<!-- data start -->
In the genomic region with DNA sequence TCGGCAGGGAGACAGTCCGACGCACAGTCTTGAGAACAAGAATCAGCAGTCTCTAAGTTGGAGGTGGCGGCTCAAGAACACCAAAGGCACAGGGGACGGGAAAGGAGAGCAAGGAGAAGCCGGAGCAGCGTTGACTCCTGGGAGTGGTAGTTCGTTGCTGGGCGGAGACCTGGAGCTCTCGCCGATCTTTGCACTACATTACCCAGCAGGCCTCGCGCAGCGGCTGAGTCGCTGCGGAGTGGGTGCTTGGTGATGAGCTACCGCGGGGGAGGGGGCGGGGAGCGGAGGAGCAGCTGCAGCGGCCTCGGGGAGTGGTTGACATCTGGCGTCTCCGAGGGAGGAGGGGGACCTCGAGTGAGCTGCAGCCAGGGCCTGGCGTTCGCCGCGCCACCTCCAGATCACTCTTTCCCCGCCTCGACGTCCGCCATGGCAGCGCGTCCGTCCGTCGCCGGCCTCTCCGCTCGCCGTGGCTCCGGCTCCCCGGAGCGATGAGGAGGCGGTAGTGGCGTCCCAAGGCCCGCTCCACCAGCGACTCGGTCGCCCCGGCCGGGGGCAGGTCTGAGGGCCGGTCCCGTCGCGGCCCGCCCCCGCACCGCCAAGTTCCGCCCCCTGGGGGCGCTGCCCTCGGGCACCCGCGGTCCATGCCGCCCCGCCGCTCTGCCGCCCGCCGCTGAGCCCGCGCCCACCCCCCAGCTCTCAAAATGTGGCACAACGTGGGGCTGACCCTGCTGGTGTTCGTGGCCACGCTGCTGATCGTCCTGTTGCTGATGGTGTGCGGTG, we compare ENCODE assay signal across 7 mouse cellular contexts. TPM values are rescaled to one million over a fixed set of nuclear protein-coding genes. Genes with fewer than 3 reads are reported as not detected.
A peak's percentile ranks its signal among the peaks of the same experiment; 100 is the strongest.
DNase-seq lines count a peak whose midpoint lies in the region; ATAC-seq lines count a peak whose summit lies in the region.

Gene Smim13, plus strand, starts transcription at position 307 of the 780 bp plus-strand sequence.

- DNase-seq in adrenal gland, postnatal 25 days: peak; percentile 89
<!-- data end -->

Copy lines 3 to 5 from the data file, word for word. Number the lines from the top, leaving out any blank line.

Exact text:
DNase-seq lines count a peak whose midpoint lies in the region; ATAC-seq lines count a peak whose summit lies in the region.

Gene Smim13, plus strand, starts transcription at position 307 of the 780 bp plus-strand sequence.

- DNase-seq in adrenal gland, postnatal 25 days: peak; percentile 89